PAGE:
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The top programming languages (and how to learn them) according to more than 100,000 developers

Shane Schick
Technology journalist w/experience writing about Agile, DevOps, SOA, microservices architecture, APIs, open source, etc. Starting a new magazine about CX in 2020.
・2 min read

JavaScript may be the best-known programming language for the second year in a row, but a survey of developers shows that only 5% learned it as their first language.

The report from HackerRank was based on answers from a large sample of 116,648 developers and students about their current skill set, what hiring managers are looking for and how the next generation of developers are educating themselves.

For those who have already been in the field for a while, to learn Javascript is a no-brainer. Only Python and Java came close in the ranking, but it's interesting that, like JavaScript, only 13% of those surveyed said Java was one of their first languages.

Not surprisingly, full-stack developers were cited as the most in-demand talent pool among hiring managers, but maintaining that level of expertise requires ongoing effort. In fact, 60% of full-stack developers were required to learn a completely new framework in the last year—more than any other role polled, the HackerRank report said.

What's interesting is how traditional approaches to studying software engineering are changing, particularly among a younger demographic. Here's an excerpt:

"Gen Z is more likely than any previous generation to utilize bootcamps. Nearly one in six say they’ve leveraged bootcamps to learn new skills," the report said. "On the flip side, they’re less likely to learn coding skills from older generations’ go-tos, like books and on-the-job training. As Gen Z comes to rely more heavily on non-traditional education sources like bootcamps, they’re poised to become a key talent pool."

The good news is that the industry seems more than comfortable with computer programming courses that are more focused, shorter-term and don't necessarily give students a formal degree.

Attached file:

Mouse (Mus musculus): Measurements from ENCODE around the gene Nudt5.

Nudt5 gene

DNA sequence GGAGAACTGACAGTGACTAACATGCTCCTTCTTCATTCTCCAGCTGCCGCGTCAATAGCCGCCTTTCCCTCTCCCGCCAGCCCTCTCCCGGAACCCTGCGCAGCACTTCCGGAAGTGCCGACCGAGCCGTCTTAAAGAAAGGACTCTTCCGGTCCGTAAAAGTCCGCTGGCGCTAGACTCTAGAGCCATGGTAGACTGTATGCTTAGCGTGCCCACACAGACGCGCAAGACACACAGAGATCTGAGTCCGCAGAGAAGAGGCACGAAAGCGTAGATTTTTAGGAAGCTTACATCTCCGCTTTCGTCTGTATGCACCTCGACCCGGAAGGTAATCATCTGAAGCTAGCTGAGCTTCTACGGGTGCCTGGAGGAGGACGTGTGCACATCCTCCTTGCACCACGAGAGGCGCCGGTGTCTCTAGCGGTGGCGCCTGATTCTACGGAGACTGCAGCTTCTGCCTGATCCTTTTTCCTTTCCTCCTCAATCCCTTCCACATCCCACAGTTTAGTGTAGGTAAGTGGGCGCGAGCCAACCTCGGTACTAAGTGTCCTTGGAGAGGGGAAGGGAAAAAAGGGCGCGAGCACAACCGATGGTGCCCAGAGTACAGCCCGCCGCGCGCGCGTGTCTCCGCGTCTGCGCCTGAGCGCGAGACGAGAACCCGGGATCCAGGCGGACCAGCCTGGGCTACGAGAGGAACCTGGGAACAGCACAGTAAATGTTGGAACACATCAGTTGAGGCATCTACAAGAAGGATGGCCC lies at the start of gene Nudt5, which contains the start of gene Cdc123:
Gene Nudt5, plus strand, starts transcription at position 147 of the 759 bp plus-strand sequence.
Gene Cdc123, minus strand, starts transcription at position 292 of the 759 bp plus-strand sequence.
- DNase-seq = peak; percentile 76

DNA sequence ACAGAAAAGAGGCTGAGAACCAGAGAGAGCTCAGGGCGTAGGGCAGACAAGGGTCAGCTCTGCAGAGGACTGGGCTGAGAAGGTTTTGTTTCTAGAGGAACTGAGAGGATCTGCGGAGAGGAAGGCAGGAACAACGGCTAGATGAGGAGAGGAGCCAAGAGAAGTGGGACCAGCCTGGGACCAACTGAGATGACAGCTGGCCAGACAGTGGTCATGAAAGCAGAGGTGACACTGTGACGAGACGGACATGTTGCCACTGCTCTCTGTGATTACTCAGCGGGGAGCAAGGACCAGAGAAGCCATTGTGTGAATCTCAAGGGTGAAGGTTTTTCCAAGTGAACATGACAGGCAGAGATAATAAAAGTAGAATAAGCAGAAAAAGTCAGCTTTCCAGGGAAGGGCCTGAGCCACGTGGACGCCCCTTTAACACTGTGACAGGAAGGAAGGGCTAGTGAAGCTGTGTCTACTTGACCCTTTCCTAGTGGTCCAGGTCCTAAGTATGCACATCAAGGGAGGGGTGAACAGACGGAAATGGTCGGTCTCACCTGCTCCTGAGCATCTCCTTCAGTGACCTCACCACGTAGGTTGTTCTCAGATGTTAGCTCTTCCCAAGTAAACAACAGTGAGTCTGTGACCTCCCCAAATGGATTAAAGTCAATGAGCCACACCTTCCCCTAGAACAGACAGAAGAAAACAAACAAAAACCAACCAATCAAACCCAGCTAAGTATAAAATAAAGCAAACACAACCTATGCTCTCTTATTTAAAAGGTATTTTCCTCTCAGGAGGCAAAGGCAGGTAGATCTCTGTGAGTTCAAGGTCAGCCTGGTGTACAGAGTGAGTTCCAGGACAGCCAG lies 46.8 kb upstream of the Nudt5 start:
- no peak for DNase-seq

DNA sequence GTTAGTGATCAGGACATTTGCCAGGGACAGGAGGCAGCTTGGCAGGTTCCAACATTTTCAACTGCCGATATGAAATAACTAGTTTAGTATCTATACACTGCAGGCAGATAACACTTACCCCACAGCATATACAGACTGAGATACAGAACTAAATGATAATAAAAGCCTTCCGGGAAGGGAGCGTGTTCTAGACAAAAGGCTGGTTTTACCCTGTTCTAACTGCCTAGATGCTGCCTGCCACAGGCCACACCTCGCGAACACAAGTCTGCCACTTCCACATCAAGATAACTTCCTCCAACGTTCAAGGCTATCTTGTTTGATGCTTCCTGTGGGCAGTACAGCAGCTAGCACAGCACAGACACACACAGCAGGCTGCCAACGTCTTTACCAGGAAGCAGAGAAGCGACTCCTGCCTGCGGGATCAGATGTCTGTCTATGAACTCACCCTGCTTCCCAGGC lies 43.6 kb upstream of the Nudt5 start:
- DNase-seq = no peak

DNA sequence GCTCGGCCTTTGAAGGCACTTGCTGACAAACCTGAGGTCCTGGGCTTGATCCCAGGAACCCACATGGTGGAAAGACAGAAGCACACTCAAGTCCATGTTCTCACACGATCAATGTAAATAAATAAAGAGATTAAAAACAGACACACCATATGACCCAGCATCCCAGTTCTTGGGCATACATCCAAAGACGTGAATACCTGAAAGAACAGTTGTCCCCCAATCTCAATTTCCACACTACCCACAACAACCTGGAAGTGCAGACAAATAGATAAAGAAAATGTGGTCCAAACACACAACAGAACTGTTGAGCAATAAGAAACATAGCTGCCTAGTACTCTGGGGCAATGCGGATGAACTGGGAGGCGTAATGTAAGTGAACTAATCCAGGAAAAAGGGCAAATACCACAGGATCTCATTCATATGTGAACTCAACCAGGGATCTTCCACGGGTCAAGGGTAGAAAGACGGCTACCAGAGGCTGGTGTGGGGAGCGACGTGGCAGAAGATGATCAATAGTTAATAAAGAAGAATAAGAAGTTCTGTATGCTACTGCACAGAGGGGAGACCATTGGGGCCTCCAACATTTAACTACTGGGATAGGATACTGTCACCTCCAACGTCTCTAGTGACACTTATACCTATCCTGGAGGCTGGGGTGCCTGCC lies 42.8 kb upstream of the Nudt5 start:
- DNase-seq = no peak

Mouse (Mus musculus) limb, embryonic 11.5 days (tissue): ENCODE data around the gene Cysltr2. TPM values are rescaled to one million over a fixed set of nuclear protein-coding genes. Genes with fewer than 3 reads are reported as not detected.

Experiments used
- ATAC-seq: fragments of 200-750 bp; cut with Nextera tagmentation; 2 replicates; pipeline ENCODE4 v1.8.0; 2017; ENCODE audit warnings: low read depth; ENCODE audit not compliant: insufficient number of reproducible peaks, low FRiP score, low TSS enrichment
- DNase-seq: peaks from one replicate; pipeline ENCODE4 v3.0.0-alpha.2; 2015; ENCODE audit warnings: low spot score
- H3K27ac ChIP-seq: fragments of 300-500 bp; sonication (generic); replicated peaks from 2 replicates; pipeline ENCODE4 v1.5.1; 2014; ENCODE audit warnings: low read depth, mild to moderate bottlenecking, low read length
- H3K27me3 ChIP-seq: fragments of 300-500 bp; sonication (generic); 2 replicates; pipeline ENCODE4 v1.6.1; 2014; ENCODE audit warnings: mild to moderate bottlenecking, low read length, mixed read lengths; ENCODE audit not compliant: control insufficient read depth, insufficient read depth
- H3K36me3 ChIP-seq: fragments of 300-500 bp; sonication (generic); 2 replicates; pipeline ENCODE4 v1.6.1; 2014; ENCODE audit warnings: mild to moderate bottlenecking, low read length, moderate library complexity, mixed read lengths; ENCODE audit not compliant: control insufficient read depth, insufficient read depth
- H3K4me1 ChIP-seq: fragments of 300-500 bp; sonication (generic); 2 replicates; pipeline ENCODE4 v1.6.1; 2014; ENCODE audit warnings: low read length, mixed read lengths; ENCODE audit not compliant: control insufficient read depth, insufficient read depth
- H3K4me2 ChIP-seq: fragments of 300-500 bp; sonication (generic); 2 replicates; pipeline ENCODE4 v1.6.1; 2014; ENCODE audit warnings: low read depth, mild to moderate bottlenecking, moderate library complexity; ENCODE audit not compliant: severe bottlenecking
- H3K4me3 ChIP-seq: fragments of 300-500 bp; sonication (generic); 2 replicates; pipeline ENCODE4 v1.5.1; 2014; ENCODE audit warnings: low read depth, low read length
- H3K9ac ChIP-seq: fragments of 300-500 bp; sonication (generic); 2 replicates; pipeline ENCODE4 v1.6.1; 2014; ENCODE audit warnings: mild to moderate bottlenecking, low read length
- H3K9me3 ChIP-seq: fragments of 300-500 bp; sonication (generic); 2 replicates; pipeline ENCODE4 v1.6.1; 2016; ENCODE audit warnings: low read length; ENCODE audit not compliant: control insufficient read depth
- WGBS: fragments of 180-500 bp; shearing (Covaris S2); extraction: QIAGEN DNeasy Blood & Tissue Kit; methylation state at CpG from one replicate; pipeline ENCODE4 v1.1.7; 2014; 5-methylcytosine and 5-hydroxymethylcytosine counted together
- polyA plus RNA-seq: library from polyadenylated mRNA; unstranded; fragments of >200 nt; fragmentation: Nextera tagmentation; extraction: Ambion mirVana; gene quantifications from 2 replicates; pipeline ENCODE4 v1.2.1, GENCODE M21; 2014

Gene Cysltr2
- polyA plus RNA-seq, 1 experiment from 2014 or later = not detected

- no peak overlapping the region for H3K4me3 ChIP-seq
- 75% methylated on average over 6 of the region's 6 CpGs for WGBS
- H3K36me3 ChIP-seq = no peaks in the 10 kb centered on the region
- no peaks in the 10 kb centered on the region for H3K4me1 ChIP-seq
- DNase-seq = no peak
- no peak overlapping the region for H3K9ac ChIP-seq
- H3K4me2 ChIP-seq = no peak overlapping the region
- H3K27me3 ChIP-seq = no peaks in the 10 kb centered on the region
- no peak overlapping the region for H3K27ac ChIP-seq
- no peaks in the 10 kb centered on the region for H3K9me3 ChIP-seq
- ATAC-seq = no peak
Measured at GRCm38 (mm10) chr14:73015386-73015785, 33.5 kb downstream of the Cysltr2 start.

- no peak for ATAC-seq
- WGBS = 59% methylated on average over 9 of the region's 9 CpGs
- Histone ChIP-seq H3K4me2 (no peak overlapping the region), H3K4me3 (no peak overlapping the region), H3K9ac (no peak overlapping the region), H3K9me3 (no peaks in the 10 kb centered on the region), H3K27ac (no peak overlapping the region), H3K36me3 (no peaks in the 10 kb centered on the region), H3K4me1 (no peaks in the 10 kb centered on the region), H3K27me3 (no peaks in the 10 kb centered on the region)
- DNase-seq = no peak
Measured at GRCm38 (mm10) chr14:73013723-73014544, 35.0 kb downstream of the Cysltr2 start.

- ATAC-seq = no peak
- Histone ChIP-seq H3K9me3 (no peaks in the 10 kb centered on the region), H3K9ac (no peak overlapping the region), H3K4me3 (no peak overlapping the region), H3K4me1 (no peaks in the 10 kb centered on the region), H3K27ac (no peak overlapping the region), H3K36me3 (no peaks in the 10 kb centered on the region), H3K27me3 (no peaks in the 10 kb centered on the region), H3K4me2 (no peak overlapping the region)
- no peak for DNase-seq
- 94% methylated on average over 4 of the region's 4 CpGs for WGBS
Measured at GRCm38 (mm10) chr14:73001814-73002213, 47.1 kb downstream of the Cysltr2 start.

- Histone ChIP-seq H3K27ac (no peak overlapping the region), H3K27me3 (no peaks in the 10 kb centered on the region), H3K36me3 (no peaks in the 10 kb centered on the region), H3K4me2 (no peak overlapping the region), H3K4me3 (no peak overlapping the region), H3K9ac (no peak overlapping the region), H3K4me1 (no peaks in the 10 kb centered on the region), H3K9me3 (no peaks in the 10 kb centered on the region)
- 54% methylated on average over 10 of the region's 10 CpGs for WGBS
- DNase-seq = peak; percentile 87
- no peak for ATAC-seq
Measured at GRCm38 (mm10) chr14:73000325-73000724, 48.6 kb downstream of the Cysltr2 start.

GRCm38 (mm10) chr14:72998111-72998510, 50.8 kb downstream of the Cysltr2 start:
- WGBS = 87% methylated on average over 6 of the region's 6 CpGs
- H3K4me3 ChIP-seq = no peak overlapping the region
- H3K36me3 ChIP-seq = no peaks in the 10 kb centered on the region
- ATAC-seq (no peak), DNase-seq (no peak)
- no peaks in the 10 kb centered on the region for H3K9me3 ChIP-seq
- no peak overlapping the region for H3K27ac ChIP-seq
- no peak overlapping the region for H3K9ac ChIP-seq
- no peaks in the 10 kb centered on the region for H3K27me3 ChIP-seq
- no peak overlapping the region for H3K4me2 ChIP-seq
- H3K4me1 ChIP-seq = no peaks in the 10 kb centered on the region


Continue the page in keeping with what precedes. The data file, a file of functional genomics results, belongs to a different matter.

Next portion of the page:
In fact, the research showed that close to one in three hiring managers have recruited someone who had graduated from a bootcamp (Juno College and Lighthouse Labs are examples here in Canada, where I'm based). Better yet, the majority of hiring managers said bootcamp grads are either just as equipped or even better equipped than those coming from more traditional schools.

It's great to see this data, because it suggests that not only are developers finding a way to learn that works for them, but that it's working for employers, too. It's going to become more important to talk about this shift, the report concluded:

Companies will have to become experts in developer hiring—not by relying on developers’ pedigrees or resumes, but by objectively evaluating their skills and placing them strategically throughout the organizations they work for.

Discussion (1)

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jmfayard profile image
Jean-Michel Fayard 🇫🇷🇩🇪🇬🇧🇪🇸🇨🇴

Companies will have to become experts in developer hiring—not by relying on developers’ pedigrees or resumes, but by objectively evaluating their skills and placing them strategically throughout the organizations they work for.

In practice though most companies very vague idea how good you are when you do the job interview.

Lots of work to be done in this area for developers :)